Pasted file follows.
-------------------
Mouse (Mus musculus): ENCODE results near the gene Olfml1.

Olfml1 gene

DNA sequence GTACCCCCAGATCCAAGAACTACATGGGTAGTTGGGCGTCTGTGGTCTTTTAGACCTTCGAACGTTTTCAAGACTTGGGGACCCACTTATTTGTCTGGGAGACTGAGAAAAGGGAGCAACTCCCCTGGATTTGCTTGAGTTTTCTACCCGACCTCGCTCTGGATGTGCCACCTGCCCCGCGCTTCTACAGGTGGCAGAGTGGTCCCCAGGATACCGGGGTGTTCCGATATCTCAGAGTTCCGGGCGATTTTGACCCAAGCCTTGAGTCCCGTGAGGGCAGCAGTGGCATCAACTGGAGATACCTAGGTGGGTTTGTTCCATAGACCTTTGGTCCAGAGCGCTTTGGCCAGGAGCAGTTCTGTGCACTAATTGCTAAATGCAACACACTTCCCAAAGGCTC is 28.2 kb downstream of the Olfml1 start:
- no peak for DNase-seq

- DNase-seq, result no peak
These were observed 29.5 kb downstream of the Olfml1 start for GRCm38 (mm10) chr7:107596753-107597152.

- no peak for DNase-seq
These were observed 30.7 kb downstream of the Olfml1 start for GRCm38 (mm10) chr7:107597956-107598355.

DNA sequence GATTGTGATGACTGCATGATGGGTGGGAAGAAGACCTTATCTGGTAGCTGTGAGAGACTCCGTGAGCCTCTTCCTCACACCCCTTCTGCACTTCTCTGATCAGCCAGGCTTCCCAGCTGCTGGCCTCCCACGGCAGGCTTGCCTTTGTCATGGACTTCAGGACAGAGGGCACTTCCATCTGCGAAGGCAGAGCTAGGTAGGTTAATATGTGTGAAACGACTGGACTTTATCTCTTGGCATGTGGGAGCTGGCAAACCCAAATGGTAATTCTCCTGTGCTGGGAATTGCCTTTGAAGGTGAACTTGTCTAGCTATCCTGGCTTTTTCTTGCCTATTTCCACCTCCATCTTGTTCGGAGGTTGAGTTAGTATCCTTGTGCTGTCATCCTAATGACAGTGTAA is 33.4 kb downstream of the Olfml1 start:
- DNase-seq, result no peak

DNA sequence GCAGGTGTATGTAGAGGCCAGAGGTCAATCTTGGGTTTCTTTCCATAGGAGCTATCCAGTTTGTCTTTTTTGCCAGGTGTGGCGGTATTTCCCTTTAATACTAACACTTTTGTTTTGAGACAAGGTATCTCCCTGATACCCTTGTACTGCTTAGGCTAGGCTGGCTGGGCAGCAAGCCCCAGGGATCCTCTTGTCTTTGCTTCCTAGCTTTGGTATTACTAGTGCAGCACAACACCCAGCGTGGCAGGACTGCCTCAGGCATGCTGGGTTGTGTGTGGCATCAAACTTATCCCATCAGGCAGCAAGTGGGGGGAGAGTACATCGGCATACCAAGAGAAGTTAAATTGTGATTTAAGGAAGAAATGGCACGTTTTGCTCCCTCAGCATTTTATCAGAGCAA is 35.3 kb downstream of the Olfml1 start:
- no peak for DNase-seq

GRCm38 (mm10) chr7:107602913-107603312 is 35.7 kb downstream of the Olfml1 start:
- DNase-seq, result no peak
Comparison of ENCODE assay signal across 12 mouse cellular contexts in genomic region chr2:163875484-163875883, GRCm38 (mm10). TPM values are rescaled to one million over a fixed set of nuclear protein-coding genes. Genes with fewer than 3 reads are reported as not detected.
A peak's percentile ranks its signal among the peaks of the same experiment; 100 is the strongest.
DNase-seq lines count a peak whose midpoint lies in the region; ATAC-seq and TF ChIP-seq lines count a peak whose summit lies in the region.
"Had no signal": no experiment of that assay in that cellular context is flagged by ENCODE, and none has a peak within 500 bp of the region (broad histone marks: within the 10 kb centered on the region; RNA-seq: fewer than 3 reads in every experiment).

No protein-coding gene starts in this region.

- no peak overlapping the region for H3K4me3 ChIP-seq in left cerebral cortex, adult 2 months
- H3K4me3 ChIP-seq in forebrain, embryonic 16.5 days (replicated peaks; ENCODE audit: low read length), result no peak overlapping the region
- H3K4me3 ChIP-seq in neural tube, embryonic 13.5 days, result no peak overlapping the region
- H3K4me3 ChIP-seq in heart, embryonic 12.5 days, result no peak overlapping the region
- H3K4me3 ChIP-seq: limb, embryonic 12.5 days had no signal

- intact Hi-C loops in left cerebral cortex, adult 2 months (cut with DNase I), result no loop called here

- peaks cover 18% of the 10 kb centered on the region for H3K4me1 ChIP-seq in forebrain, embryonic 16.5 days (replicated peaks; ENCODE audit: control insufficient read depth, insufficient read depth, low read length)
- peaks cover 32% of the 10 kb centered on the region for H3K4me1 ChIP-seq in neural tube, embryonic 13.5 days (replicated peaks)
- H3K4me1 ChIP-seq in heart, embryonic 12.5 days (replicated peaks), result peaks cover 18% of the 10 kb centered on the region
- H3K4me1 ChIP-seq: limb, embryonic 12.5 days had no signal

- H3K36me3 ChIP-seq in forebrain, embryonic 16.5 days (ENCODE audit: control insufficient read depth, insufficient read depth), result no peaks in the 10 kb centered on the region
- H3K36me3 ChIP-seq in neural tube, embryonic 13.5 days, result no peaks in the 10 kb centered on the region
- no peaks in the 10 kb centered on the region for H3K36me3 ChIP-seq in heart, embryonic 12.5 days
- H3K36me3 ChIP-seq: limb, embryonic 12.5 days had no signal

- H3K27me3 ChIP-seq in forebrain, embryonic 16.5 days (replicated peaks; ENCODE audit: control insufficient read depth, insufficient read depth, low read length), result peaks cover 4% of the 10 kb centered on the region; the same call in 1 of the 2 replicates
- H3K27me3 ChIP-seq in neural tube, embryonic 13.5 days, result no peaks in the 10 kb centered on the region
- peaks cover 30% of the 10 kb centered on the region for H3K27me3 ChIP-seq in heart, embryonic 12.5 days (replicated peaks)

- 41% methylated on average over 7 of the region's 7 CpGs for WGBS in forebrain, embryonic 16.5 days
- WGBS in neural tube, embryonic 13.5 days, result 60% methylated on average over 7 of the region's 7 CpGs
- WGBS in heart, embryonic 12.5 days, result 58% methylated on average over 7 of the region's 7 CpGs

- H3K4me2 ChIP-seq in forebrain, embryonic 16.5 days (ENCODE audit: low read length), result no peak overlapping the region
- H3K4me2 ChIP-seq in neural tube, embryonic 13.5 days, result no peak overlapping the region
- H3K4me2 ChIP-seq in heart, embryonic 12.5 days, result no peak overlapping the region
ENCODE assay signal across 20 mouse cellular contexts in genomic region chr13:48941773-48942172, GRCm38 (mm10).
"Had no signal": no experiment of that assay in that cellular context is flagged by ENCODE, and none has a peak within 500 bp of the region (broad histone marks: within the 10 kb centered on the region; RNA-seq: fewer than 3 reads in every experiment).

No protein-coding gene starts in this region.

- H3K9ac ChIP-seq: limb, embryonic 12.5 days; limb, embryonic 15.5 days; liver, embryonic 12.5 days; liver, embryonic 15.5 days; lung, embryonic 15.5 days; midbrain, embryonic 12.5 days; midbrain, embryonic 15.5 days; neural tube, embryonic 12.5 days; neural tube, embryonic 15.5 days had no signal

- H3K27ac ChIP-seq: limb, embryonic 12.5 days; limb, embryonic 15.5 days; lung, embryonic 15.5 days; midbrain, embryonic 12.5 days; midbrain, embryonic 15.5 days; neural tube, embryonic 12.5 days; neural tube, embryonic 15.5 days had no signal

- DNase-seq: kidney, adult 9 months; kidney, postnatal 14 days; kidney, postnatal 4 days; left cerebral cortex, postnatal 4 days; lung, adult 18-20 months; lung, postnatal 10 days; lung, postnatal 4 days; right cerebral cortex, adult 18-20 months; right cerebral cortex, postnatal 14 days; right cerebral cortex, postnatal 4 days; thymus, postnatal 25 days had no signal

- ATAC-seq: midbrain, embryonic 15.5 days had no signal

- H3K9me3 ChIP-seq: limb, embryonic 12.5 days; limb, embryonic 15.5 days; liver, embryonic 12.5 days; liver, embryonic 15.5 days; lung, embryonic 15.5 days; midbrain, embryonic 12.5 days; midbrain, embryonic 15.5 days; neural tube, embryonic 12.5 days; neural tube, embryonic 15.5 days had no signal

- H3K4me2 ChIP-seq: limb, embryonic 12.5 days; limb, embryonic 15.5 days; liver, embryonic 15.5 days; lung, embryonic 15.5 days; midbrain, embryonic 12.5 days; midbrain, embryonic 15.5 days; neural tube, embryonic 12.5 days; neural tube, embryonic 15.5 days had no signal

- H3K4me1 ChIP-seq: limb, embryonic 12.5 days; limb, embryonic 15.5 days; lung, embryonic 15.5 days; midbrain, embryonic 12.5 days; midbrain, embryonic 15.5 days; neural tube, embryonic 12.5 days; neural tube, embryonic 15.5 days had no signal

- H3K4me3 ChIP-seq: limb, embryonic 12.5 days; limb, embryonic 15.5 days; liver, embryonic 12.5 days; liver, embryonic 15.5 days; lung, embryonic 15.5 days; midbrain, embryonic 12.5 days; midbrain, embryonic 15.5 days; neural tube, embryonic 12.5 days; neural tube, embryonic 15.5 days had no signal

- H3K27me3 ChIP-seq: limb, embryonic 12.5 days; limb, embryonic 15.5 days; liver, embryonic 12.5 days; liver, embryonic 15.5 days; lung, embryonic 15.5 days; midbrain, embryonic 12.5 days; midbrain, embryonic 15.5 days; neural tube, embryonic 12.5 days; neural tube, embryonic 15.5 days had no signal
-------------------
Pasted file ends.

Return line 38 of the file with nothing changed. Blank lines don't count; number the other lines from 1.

- WGBS in neural tube, embryonic 13.5 days, result 60% methylated on average over 7 of the region's 7 CpGs